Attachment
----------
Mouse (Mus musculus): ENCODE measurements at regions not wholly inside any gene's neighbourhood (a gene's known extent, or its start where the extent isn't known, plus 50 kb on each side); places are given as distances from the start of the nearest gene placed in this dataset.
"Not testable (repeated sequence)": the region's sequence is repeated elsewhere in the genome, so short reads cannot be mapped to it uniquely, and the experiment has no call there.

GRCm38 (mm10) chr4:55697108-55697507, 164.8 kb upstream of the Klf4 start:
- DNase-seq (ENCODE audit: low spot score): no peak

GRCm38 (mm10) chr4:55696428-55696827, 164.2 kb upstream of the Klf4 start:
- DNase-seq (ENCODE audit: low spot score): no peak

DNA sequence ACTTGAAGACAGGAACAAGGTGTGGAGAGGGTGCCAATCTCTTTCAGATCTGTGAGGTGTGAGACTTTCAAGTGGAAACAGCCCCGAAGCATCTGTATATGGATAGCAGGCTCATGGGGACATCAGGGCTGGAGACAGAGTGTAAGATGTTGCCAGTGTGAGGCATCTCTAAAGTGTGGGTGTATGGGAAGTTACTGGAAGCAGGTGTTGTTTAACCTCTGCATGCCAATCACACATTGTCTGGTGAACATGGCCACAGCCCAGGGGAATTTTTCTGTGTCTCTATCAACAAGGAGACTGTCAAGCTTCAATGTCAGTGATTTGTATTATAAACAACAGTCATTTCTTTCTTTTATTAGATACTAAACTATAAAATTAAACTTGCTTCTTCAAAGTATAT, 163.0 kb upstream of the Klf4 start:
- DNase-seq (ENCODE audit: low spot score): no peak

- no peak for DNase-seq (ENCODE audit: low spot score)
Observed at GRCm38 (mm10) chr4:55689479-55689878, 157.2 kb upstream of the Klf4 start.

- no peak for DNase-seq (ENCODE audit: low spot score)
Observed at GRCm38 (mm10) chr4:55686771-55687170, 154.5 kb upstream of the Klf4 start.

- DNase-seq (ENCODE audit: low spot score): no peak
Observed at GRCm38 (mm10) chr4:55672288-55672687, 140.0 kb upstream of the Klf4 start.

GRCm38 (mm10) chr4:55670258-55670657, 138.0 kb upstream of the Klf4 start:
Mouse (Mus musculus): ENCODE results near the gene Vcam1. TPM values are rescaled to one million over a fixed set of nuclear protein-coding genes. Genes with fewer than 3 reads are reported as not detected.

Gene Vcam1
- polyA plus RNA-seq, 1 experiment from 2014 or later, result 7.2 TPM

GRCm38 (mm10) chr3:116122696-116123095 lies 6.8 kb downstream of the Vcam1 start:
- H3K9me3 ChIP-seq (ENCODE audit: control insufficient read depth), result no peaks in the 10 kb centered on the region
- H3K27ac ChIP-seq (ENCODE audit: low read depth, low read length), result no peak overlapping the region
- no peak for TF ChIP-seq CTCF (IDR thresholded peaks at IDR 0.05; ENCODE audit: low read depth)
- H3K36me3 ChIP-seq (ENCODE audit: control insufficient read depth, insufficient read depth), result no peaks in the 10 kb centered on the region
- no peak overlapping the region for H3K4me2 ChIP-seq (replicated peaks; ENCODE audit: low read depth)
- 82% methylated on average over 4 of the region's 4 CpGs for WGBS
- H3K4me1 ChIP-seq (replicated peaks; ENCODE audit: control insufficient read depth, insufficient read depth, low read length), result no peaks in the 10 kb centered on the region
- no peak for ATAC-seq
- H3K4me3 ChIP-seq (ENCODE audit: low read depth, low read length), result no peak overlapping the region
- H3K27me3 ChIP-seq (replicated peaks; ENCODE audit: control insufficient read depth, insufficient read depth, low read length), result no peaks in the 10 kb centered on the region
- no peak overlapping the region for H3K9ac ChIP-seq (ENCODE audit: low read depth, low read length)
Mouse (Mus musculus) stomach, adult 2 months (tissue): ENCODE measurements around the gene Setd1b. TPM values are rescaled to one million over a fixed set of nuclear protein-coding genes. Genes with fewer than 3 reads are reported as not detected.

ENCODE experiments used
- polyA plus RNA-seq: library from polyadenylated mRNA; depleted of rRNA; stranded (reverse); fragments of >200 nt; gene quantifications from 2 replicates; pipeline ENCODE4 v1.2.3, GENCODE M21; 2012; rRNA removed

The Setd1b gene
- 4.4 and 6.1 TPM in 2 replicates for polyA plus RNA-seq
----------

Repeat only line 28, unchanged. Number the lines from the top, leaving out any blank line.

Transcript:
- H3K4me3 ChIP-seq (ENCODE audit: low read depth, low read length), result no peak overlapping the region